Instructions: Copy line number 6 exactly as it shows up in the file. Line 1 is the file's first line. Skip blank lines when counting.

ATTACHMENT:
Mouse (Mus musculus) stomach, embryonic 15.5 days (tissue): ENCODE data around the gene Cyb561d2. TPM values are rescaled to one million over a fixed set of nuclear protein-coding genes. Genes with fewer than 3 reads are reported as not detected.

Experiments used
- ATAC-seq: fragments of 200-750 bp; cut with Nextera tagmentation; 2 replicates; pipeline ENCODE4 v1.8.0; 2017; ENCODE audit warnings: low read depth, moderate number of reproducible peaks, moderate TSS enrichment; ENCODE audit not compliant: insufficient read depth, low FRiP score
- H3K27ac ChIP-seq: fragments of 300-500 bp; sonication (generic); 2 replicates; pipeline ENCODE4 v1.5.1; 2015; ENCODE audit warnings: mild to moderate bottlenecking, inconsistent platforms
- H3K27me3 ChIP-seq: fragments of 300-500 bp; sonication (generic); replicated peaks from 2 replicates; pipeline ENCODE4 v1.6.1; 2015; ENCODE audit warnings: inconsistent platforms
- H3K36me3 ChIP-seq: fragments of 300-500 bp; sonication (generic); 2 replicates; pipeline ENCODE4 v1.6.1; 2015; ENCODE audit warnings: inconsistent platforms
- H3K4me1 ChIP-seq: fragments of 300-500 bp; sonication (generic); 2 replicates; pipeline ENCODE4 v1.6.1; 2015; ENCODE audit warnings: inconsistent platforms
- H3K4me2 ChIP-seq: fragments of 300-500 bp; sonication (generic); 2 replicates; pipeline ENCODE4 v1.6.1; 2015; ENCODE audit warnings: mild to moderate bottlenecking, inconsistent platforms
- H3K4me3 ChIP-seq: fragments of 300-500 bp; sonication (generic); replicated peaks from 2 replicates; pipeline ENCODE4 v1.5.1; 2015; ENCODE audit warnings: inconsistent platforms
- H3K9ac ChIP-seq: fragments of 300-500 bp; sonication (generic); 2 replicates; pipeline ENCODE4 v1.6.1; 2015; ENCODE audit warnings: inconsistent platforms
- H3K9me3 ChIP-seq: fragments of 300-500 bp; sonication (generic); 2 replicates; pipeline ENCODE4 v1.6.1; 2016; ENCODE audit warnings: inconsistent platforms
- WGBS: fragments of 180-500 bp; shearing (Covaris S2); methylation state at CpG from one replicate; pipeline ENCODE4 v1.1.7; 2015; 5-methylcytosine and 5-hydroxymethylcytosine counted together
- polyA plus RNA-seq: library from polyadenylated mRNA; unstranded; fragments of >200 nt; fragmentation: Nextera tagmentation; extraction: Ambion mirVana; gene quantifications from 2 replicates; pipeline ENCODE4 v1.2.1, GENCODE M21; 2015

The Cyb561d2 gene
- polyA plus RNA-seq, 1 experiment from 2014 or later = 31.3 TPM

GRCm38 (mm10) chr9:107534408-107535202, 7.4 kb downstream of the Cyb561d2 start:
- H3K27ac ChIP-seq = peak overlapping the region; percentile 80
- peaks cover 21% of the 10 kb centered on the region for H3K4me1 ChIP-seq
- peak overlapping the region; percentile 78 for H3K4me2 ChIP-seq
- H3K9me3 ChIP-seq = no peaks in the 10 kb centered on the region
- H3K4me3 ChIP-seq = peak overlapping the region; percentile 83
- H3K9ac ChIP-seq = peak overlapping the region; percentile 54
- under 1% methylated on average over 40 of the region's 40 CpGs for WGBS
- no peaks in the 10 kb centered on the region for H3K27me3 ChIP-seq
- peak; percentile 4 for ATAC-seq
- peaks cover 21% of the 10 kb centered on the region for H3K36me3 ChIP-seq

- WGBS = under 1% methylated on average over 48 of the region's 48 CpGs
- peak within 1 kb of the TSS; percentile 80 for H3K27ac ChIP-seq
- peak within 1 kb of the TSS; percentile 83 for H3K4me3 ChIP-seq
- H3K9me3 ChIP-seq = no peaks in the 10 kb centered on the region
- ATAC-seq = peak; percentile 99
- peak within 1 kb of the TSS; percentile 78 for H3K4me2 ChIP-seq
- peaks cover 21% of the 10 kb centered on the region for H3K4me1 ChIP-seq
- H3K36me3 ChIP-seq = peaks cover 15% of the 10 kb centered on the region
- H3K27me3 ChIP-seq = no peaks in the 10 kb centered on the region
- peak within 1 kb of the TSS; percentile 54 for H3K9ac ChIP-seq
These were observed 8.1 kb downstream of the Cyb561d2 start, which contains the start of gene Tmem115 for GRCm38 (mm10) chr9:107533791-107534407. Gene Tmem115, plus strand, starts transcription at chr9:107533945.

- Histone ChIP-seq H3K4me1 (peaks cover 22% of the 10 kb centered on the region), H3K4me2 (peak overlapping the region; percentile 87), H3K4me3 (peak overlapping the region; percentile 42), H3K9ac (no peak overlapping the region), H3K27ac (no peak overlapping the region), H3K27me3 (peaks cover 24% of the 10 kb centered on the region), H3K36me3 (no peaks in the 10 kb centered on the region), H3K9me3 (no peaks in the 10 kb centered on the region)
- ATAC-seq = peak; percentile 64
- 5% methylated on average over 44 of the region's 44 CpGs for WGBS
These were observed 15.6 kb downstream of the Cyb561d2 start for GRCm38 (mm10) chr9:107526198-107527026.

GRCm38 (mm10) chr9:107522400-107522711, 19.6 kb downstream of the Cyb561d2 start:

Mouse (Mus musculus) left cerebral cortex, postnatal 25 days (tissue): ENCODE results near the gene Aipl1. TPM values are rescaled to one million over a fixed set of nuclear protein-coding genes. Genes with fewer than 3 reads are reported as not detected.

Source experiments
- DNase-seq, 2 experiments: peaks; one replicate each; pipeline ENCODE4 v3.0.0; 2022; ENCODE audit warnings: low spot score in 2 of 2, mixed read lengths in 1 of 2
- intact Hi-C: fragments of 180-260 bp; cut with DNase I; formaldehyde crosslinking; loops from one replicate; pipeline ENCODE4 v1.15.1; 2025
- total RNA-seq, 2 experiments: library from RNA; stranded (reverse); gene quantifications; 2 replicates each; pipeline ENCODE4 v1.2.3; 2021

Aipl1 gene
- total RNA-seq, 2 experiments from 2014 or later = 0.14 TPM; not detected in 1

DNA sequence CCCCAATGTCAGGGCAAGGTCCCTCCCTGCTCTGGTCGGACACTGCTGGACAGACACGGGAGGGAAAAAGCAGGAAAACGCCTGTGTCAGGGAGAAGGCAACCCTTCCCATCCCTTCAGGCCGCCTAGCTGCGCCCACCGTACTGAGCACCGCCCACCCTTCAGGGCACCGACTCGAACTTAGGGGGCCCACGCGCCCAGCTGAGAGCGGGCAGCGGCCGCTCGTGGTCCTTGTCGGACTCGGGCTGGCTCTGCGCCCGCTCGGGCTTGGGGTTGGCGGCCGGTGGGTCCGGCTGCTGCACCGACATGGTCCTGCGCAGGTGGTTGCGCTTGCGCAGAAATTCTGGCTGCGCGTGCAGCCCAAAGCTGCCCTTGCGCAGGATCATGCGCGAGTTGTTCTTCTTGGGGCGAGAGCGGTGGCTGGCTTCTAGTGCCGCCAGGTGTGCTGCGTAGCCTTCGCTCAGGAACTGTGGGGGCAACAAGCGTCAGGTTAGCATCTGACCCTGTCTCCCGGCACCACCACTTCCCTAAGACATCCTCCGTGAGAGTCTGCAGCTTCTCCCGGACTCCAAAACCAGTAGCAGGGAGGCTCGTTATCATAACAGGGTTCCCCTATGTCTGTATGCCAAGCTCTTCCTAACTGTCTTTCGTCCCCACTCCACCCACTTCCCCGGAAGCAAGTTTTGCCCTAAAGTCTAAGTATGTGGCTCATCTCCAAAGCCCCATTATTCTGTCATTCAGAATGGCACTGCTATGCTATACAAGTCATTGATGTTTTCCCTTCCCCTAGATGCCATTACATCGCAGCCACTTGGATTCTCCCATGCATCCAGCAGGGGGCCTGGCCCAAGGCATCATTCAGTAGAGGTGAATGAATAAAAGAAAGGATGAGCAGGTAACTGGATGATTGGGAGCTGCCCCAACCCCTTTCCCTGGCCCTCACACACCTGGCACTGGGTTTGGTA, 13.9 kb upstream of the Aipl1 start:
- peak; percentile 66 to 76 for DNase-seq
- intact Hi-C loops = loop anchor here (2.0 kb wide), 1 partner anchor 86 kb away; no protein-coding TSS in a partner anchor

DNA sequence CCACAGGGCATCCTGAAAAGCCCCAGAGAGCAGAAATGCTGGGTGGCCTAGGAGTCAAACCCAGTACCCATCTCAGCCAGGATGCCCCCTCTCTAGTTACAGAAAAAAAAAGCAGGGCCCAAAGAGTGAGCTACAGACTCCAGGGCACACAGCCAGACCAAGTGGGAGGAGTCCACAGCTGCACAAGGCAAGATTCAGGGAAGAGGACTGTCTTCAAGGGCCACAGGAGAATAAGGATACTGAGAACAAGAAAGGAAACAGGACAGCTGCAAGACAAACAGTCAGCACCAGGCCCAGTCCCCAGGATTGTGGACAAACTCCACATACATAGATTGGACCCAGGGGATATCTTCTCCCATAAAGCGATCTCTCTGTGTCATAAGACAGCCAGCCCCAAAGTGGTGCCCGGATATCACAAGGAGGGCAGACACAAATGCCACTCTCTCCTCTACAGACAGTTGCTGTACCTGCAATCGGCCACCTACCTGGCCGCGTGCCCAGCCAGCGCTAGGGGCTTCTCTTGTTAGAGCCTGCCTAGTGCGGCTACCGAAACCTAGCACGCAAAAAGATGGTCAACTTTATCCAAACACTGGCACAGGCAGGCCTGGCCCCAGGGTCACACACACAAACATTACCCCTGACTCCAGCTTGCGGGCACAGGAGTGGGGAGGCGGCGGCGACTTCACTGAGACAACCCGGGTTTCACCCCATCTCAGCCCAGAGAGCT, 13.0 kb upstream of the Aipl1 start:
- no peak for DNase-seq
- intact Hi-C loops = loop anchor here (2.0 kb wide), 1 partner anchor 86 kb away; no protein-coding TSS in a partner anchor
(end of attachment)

- H3K36me3 ChIP-seq: fragments of 300-500 bp; sonication (generic); 2 replicates; pipeline ENCODE4 v1.6.1; 2015; ENCODE audit warnings: inconsistent platforms